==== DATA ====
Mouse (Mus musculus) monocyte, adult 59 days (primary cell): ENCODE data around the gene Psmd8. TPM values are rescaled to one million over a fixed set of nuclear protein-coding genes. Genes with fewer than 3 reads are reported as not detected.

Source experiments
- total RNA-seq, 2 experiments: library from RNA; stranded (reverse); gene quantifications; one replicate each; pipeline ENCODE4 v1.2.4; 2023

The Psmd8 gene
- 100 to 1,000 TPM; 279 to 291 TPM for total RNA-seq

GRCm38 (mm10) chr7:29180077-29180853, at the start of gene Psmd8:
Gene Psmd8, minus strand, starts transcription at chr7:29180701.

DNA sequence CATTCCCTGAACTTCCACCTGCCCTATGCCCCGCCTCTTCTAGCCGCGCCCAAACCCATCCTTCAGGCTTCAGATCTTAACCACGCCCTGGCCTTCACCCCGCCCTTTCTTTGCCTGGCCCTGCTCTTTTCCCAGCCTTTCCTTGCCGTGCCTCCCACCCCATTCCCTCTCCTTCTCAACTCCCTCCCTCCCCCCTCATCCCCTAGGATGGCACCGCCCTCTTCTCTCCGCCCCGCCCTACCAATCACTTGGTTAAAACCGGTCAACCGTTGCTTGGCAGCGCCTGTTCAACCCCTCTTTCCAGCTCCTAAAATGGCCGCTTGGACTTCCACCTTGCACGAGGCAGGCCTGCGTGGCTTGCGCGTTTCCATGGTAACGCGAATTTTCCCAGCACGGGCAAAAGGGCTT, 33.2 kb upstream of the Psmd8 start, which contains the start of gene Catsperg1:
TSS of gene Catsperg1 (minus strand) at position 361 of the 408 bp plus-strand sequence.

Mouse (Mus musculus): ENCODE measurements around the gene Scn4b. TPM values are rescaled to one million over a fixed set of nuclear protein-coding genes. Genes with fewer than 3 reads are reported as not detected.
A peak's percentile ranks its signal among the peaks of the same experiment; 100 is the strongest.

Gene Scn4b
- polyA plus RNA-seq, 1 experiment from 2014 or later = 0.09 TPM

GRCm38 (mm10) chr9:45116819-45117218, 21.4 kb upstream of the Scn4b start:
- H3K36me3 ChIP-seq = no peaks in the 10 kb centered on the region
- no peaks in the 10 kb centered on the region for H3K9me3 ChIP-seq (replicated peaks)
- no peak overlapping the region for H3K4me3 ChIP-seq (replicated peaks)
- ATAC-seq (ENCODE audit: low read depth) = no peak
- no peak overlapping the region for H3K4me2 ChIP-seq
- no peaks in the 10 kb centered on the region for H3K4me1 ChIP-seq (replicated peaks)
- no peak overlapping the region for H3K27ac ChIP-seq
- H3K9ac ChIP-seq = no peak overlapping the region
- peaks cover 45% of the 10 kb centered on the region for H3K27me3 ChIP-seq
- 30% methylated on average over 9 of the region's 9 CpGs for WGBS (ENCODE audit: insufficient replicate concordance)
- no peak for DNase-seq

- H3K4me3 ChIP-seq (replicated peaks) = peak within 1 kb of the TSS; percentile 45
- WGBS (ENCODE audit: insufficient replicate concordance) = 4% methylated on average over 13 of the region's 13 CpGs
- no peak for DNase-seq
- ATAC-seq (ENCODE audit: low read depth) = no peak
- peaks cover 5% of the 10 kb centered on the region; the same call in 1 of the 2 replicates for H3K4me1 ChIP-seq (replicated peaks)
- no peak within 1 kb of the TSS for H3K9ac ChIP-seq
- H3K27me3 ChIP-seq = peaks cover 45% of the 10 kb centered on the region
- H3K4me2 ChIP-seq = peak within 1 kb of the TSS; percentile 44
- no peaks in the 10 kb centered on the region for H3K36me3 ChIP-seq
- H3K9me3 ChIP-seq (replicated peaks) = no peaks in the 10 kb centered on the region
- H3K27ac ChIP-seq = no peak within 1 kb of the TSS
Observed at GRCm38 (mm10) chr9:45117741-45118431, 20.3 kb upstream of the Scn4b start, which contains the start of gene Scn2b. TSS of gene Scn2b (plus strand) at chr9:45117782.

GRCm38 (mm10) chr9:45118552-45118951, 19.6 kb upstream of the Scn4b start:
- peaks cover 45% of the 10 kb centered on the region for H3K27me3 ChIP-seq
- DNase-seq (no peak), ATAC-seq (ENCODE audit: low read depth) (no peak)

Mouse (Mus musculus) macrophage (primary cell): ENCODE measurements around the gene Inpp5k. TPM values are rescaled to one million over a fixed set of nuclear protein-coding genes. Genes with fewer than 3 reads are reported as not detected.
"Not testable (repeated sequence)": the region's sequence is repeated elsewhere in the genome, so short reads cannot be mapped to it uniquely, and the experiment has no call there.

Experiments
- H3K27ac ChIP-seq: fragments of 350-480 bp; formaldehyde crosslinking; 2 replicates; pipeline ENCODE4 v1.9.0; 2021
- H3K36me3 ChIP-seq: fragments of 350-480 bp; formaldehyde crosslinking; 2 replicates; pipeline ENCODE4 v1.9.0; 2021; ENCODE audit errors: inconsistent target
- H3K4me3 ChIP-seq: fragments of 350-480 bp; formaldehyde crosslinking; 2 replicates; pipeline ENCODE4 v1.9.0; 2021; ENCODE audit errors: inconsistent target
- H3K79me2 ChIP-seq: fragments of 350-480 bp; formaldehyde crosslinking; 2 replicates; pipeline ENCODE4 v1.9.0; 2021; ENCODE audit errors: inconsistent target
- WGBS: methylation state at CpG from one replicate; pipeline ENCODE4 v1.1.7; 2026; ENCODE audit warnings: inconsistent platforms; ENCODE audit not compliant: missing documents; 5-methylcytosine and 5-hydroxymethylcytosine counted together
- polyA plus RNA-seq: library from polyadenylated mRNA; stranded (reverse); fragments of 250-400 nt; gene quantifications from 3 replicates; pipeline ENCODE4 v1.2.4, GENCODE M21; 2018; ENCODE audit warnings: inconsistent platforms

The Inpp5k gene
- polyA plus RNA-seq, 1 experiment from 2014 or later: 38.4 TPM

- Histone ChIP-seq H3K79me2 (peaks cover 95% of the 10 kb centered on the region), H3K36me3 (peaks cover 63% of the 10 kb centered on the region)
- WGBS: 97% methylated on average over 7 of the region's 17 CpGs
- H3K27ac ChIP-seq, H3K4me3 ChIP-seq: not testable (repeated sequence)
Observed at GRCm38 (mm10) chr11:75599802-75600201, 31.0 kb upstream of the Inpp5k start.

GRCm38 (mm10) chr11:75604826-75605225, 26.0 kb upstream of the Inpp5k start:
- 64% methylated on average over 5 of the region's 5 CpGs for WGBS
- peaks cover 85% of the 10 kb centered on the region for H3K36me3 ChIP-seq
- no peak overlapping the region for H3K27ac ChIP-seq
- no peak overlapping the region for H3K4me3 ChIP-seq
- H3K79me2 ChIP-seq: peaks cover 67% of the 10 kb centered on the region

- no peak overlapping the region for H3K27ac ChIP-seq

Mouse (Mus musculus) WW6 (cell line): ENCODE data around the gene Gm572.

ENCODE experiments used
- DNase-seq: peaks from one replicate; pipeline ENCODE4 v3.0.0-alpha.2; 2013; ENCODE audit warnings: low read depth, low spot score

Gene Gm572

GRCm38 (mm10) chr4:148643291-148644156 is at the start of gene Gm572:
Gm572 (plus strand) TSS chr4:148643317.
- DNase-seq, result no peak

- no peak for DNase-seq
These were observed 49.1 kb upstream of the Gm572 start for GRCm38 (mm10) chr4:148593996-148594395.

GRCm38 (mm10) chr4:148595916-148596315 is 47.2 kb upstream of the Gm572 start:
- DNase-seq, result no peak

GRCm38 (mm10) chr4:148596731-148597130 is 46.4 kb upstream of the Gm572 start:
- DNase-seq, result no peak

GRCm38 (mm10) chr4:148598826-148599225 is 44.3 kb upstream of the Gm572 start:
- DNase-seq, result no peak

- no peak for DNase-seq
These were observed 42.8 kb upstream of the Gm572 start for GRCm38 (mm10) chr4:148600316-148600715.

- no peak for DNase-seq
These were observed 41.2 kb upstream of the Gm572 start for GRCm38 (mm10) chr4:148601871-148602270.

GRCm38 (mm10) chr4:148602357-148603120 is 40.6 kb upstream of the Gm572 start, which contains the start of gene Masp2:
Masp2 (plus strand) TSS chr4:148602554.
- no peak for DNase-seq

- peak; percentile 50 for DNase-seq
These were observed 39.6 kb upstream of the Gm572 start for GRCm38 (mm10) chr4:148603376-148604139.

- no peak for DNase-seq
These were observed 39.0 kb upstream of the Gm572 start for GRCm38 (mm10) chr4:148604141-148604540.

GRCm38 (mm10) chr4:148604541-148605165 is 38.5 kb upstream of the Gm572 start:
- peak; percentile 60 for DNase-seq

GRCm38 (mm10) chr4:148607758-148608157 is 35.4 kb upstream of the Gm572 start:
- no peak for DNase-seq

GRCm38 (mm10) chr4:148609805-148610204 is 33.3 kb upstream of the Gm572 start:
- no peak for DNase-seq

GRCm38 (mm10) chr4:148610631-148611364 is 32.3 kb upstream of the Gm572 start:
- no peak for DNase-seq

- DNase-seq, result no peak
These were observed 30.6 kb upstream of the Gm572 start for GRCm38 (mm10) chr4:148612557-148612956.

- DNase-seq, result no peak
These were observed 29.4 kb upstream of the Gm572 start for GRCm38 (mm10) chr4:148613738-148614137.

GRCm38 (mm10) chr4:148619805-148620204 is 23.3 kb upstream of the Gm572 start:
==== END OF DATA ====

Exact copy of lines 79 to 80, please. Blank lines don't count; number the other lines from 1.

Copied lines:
These were observed 42.8 kb upstream of the Gm572 start for GRCm38 (mm10) chr4:148600316-148600715.

- no peak for DNase-seq